NC Megachurch Pastor: Modern Day Prophets Exist, but Different Than Old Testament Ones

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By Brittany Smith, Christian Post Reporter
March 20, 2012|4:29 pm

Are there modern day prophets? J.D. Greear, pastor of The Summit Church in North Carolina, believes there are, but that they are different from Old Testament prophets.

In his post on the "Between the Times" blog, Greear noted that prophets in the Bible did extreme things for God to make a point. But he emphasized that this doesn't necessarily mean that "their model is something everyone should adopt, nor do modern day prophets carry the same weight of authority that the Old Testament prophets held."

"Old Testament prophets were revealing new messages from God; modern day prophets are merely elevating already-revealed messages to us," he writes.

Regardless, he believes we can learn from what other pastors and modern-day church leaders are doing among their own congregations.

"God is using them to speak to us. We must heed the message being given and ask God what we need to do with the truths they embody… we can still recognize them as an appointed messenger from God," he writes.

The website ChristianAnswers.net describes prophets as "the immediate organs of God for the communication of his mind and will to men. The great task assigned to the prophets whom God raised up among the people was 'to correct moral and religious abuses, to proclaim the great moral and religious truths which are connected with the character of God.'"

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Julie Ferwerda, author of the book The Perfect Fit: Piecing Together True Love, writes that based on this definition, "in over-simplistic terms, you could say a prophet is a truth teller."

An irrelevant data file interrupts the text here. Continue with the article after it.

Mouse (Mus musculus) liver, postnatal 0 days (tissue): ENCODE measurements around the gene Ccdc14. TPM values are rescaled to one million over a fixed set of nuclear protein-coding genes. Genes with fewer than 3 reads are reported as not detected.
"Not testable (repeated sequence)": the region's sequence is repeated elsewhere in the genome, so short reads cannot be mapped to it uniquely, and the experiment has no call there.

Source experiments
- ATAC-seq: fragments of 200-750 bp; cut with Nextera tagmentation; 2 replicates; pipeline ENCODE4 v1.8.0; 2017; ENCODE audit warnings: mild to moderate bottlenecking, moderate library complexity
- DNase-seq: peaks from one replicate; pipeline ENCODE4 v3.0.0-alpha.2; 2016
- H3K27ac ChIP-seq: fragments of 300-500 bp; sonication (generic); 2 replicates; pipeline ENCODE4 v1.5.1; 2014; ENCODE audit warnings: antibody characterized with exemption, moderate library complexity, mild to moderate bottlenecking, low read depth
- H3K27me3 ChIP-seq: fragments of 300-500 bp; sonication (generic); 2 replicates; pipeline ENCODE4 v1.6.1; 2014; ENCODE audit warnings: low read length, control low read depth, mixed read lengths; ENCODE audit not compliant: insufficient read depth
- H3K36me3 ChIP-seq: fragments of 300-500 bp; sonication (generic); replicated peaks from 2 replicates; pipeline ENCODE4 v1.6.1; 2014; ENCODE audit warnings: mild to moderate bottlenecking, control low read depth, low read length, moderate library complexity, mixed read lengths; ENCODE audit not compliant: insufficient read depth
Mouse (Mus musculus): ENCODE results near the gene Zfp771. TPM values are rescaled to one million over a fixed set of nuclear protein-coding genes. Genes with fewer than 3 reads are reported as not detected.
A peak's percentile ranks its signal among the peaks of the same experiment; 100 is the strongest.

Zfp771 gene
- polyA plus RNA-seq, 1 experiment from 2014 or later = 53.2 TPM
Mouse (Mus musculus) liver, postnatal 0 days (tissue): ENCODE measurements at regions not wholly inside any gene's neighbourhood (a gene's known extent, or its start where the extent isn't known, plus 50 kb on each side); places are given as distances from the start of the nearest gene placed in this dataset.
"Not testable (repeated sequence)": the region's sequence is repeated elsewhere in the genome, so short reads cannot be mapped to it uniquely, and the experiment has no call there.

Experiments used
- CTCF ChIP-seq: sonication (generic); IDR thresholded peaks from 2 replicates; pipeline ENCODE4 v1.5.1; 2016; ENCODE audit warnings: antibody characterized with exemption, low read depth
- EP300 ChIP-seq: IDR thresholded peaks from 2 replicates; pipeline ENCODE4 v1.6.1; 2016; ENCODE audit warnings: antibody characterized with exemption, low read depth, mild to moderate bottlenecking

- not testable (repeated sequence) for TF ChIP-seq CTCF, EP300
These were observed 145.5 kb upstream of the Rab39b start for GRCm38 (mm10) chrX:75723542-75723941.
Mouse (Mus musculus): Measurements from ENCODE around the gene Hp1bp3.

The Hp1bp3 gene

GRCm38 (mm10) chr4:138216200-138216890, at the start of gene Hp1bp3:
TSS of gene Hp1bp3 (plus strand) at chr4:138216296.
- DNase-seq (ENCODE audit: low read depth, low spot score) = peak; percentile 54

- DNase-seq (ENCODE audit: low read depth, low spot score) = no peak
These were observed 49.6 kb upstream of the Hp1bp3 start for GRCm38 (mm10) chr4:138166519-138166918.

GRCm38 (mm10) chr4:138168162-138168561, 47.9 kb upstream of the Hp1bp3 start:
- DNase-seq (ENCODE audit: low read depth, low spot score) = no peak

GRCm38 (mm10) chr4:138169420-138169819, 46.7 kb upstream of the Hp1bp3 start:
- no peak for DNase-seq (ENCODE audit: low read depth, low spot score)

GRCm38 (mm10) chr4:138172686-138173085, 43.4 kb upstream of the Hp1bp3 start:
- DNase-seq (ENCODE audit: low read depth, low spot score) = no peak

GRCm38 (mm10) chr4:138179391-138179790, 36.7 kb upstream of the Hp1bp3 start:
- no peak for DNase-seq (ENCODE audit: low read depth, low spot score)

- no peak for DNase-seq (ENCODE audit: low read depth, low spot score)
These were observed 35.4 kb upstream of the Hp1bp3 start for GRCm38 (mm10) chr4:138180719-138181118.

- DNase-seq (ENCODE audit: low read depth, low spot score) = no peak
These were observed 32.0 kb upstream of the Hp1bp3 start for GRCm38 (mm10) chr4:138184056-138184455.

She explains that the gift of prophecy can take different forms such as "in dreams, special insight either in the Bible or in life situations, direction for future events, declaration of sin, and even just 'truth-telling.'"

Greear cites David Platt, pastor of The Church at Brook Hills in Alabama, as an example of a modern day truth-teller.

Platt led his church through something called "the Radical Experiment," which included dramatic budget cuts and the elimination of certain ministries to make the point that the church isn't a "social club."

Platt also hosts a "Secret Church" periodically, preaching for 6 hours with almost no break. Greear writes that by doing that, Platt is making the point "that the word, not the entertainment, is the living power of the church."

Another example Greear gave is Capitol Hill Baptist Church in Washington, D.C., where Pastor Mark Dever has refused to expand out of his current church building or change locations even though they are at capacity.

Greear writes, "They believe that churches are too often focused on building an audience than they are the members, and they want membership to be meaningful." He explains that this is a reminder that God is using Dever's work and Capitol Hill Baptist as a reminder that the church is not an audience.

"I am very grateful for the prophets God has raised up in our Christian culture. Even if I don't apply the truth they stand for in exactly the same ways that they do, I recognize the gracious, disciplining hand of God in them,"Greear said. "God leads prophets sometimes to do things that many of us see as extreme. This doesn't mean that that they are giving a pattern for us, but God is using them to make a point."

 

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